Archive for the ‘change’ Category

Obama: Oratory and originality

November 20, 2008

US President-elect Barack Obama’s rhetorical skill, his ability to captivate and inspire audiences with his powerful speeches, has led some writers to describe him as the greatest orator of his generation.

By Stephanie Holmes

What is the secret of his success – the words themselves, the way he delivers them, or the historical change he represents?

“I believe Barack Obama embodies, more than any other politician, the ideals of American eloquence,” says Ekaterina Haskins, professor of rhetoric at the University of Iowa.

His speeches, she argues, are shaded with subtle echoes of great speeches past, consciously creating a sense of history, purpose and continuity.

Past ghosts

“He has certainly studied all of his predecessors, he is quite aware of the rhetorical heritage that he draws on,” Ms Haskins explains. “He clearly sees himself as a descendant of Abraham Lincoln and Martin Luther King.”

“He is summoning the ghosts of previous leaders and presidents who Americans have learnt to revere.”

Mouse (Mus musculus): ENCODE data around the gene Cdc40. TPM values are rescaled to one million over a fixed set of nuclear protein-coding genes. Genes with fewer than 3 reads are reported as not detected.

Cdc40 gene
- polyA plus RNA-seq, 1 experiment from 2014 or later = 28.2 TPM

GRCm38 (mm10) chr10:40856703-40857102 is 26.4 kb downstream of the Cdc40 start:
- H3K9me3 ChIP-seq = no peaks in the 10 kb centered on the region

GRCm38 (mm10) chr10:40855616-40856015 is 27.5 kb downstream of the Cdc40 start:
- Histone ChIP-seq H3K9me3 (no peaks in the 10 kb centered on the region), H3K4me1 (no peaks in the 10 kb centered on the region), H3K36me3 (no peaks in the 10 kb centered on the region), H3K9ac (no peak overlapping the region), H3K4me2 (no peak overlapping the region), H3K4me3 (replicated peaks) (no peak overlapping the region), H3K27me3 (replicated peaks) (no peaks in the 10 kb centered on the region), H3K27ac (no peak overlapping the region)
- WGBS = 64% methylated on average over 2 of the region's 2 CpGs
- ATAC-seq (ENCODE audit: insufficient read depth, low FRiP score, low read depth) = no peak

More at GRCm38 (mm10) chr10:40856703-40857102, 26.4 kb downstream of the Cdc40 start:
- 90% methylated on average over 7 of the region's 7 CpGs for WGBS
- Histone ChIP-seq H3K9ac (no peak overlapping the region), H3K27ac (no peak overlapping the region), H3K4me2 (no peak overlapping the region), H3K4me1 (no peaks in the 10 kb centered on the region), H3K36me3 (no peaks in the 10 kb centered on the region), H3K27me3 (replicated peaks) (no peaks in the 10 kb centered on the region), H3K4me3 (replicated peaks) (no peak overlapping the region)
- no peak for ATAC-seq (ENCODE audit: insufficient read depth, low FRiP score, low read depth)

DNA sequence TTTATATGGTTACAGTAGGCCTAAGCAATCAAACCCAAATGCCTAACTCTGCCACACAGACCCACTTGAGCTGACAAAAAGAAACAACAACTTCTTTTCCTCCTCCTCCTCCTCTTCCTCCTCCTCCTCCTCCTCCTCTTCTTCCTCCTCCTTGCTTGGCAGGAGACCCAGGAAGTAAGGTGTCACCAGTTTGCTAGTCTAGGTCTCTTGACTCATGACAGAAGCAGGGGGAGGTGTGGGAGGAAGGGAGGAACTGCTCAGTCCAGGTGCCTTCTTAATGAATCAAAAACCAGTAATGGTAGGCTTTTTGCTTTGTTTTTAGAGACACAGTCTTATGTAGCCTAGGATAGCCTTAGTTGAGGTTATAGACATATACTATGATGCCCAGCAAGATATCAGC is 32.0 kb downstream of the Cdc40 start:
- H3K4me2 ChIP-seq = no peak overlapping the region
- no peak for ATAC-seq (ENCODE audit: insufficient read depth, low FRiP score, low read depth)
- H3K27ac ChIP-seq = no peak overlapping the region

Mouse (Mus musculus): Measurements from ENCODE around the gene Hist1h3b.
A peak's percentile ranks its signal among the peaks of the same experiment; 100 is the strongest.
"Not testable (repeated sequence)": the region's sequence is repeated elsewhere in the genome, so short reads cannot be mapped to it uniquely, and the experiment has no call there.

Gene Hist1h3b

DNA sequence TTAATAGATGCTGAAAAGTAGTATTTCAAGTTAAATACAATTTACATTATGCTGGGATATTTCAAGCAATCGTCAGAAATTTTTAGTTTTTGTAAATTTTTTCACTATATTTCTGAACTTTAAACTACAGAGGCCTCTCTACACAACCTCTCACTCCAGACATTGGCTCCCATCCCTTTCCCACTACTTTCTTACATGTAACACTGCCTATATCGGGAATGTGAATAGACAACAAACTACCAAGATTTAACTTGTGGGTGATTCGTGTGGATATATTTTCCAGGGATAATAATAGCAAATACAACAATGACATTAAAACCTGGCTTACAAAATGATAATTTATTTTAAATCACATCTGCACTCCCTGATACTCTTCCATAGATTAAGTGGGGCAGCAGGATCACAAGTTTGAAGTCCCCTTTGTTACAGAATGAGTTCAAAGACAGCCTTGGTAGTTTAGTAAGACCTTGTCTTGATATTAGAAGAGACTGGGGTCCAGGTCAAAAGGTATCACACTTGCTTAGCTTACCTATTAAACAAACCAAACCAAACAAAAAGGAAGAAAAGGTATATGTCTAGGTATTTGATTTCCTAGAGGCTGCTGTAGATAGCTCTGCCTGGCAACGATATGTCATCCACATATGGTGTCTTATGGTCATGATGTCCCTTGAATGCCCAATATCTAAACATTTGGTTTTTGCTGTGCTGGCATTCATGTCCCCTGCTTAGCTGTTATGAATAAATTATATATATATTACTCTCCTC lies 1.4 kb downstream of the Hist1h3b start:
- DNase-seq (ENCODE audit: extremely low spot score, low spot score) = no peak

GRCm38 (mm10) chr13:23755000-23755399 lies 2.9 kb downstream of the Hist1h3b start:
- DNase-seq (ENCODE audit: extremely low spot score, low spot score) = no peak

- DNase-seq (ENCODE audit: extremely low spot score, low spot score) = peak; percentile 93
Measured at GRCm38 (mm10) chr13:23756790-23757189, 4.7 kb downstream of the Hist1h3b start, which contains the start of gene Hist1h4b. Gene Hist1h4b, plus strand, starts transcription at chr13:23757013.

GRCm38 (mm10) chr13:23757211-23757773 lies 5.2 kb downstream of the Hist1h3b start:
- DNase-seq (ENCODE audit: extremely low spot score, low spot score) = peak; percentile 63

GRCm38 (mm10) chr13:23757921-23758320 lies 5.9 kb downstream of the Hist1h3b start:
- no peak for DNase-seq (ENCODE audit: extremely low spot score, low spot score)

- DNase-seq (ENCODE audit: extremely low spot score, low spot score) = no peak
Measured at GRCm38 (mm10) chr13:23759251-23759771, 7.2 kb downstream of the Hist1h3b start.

“American Press has Turned Into a Joke” Comparing Obama To FDR, Lincoln

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Obama Promised ‘Change’ But All Picks So Far Are Democrat Insiders, Not New

November 20, 2008

President-elect Barack Obama promised the voters change but has started his Cabinet selection process by naming several Washington insiders to top posts.

By KEVIN FREKING, Associated Press Writer
Obama is enlisting former Senate leader Tom Daschle as his health secretary. Hillary Rodham Clinton, a well-known Washington personality, seemed more likely than ever to be his secretary of state. Clinton is deciding whether to take that post as America’s top diplomat, her associates said Wednesday

Obama is ready to announce that his attorney general will be Eric Holder, the Justice Department’s No. 2 when Clinton’s husband was president. Rahm Emanuel, Obama’s chief of staff, is another veteran of the Clinton White House.

Daschle’s selection to head the Health and Human Services Department — confirmed Wednesday but not yet announced — isn’t at the same level of Cabinet prestige as the top spots at the State and Justice departments. But the health post could be more important in an Obama administration than in some others, making Daschle a key player in helping steer the president-elect’s promised health care reforms.

Daschle could push Obama for quick action on health care reform next year, if he follows his own advice.